If we are to get at the heart of Jeremiahs meaning we had better change this word “covenant” into the word “religion,” and the full significance of the prophets startling teaching will begin to dawn upon us. That is a fair enough equivalent. The word “religion” does not occur in the Old Testament, but the word “covenant” is found some three hundred times; and when it is used to describe the relation of the people to God it really means religion. The core of the covenant is, “I will be their God, and they shall be my people,” but if you wanted to describe a true and living religion, could you come across better words than these to mark the relation to God in which it consists?1 [Note: A. Ramsay, Studies in Jeremiah, 263.]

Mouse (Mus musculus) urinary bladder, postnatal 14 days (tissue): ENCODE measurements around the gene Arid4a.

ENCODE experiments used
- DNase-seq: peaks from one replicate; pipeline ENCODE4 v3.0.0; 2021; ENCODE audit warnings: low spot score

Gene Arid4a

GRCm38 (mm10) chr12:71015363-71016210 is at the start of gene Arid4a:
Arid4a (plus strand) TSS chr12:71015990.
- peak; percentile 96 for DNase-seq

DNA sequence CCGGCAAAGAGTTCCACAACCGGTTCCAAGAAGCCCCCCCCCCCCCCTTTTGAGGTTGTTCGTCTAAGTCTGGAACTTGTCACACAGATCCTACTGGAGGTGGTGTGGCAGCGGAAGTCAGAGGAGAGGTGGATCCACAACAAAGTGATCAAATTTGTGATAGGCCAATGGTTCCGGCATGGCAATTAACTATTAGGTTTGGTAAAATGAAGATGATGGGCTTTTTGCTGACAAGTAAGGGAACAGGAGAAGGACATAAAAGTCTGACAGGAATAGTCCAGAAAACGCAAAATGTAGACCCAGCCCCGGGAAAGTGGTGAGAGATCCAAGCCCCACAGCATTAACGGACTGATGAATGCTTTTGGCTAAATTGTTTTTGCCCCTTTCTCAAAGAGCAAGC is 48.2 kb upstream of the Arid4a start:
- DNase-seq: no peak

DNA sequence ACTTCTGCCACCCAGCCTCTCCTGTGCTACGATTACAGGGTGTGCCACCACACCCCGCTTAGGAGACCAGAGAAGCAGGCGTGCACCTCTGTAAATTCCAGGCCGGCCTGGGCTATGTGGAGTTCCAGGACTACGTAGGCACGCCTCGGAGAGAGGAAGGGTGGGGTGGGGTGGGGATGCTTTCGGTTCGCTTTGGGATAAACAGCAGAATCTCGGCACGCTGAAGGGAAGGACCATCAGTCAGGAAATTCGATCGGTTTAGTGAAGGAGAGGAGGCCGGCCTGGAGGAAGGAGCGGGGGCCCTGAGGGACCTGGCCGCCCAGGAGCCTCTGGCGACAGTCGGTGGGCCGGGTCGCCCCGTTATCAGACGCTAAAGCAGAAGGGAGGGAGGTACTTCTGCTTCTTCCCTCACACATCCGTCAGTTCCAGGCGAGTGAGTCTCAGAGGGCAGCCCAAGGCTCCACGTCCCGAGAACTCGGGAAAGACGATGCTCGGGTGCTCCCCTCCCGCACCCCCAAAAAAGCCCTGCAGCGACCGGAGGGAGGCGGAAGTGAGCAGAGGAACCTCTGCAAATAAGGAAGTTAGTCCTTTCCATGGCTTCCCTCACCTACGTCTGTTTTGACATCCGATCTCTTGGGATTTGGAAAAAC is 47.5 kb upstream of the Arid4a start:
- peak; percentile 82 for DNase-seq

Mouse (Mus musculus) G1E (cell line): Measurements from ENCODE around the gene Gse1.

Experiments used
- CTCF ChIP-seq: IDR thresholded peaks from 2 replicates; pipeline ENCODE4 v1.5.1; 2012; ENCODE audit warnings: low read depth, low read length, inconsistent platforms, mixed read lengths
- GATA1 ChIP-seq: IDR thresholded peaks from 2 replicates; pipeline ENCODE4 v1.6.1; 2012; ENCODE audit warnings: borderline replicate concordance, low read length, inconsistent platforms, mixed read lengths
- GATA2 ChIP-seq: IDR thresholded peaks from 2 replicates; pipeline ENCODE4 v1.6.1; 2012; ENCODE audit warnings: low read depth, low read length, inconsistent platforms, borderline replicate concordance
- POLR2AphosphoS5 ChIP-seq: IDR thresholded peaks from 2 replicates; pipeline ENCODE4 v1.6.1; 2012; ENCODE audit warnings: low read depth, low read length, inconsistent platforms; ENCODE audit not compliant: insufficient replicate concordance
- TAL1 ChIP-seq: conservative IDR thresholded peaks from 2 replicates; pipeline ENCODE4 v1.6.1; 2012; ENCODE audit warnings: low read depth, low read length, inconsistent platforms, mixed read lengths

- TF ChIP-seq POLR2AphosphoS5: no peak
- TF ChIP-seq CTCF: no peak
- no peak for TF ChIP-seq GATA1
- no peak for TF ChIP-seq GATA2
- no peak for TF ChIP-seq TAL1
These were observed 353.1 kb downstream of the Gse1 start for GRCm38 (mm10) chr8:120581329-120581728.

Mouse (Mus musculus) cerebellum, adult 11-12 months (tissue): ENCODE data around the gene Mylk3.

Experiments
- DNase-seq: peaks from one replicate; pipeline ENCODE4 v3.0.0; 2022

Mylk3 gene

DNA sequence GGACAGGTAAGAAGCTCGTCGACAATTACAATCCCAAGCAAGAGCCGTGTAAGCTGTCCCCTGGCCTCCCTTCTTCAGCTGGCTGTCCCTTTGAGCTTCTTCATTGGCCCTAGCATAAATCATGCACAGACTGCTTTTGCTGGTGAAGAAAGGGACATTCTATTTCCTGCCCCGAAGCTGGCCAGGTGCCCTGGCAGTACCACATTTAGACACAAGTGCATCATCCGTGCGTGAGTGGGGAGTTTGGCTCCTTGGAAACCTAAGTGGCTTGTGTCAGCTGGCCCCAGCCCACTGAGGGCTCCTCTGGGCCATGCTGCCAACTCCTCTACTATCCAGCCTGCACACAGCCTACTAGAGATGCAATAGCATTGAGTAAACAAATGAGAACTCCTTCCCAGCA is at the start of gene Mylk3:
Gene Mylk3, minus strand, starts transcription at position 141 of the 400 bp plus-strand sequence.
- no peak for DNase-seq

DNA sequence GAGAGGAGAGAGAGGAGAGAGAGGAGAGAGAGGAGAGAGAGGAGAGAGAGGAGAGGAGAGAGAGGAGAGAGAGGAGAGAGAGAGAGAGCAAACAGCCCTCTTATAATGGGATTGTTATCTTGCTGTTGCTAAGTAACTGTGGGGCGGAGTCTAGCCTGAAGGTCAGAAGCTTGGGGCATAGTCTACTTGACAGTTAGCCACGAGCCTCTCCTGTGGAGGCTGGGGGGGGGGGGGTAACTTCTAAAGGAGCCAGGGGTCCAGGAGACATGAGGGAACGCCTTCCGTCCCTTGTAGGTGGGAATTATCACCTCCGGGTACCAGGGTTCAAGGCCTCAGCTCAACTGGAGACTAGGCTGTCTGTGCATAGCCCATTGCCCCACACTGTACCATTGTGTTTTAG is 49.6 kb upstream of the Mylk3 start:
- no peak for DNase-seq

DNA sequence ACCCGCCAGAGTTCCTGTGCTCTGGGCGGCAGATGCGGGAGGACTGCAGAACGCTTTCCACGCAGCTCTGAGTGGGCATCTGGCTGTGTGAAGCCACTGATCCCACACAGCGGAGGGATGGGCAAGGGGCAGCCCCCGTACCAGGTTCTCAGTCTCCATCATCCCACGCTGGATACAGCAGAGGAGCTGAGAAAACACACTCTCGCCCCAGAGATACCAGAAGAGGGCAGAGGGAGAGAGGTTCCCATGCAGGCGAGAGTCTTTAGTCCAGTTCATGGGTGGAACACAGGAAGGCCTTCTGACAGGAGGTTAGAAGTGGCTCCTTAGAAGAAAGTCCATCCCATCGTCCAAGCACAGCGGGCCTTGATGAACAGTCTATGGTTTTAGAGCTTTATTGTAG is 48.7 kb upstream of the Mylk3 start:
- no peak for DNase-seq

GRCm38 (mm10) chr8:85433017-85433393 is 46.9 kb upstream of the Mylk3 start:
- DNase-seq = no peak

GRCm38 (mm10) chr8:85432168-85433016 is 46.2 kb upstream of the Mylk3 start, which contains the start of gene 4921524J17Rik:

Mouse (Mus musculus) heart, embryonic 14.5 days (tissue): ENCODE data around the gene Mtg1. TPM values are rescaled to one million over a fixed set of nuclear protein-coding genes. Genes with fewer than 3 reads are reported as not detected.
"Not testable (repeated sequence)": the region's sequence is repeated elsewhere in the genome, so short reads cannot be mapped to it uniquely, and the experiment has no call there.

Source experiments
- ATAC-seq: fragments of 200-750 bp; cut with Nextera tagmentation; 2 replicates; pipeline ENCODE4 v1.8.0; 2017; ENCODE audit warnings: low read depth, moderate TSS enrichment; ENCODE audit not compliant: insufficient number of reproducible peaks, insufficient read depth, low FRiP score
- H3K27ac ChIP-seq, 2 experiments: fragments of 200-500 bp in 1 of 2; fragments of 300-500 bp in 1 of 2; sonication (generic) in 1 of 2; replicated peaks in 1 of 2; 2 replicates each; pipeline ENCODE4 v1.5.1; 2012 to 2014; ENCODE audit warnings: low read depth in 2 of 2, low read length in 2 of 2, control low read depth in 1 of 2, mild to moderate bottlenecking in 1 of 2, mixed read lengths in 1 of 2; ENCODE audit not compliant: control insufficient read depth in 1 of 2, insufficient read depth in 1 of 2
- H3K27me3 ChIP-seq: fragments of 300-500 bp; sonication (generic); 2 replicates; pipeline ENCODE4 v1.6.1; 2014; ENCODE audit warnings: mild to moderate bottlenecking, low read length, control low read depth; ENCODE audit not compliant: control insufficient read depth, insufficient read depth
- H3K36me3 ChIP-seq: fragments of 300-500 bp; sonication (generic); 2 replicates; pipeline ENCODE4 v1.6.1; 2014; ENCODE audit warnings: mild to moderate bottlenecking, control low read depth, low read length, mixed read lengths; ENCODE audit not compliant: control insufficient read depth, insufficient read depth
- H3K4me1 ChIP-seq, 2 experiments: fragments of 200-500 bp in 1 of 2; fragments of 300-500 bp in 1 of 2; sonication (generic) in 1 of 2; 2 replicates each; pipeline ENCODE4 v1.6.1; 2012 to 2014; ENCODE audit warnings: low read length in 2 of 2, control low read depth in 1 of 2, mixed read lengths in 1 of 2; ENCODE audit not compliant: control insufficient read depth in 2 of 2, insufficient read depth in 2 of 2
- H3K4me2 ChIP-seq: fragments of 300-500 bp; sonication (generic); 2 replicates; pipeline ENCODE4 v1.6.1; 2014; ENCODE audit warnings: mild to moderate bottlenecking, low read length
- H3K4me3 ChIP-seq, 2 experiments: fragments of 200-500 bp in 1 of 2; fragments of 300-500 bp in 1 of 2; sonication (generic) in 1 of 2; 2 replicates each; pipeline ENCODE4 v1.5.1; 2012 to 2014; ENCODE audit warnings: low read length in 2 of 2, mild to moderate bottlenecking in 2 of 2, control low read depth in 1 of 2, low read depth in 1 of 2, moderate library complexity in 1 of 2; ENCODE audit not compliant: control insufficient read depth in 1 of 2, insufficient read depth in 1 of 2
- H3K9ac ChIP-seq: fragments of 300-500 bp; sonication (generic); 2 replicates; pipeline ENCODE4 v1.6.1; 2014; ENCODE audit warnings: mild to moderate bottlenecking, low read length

2. The words were uttered at a time of national disaster. Jerusalem was captured by the Assyrians, and Jeremiah was taken prisoner to Ramah. During the time of his imprisonment he looked forward to the day when Israel should again be free. Before that could happen, however, he saw that a great change must come over the people. The Old Covenant had proved a failure, not by reason of its own defects, but by reason of the conception of it as an external and legal code, imposing its laws upon a people whose inward spiritual life it had long ceased to reflect. Now the glory of Jeremiah is that in that dark night his heart was filled with hope. “The old order changeth, yielding place to new.” Religion is not to die, although the forms in which of old it found expression are antiquated and ready to perish. A better religion is to rise out of the ashes. He is the prophet of a new religion. He cannot mourn. He cannot sorrow and be in continual heaviness. If he sees Simeon in the Temple tottering and on the brink of the grave, he sees that he holds the infant Christ in his arms. The new and the better age is about to be; the light of the morning is on his face; it is the shadows of the night that flee away. Here indeed is an inspiring optimism. The political order changes; the ecclesiastical order changes; the theological order changes; and through all, not only does religion not die, but it passes forward to a nobler, worthier life; it becomes purer, more spiritual, more personal.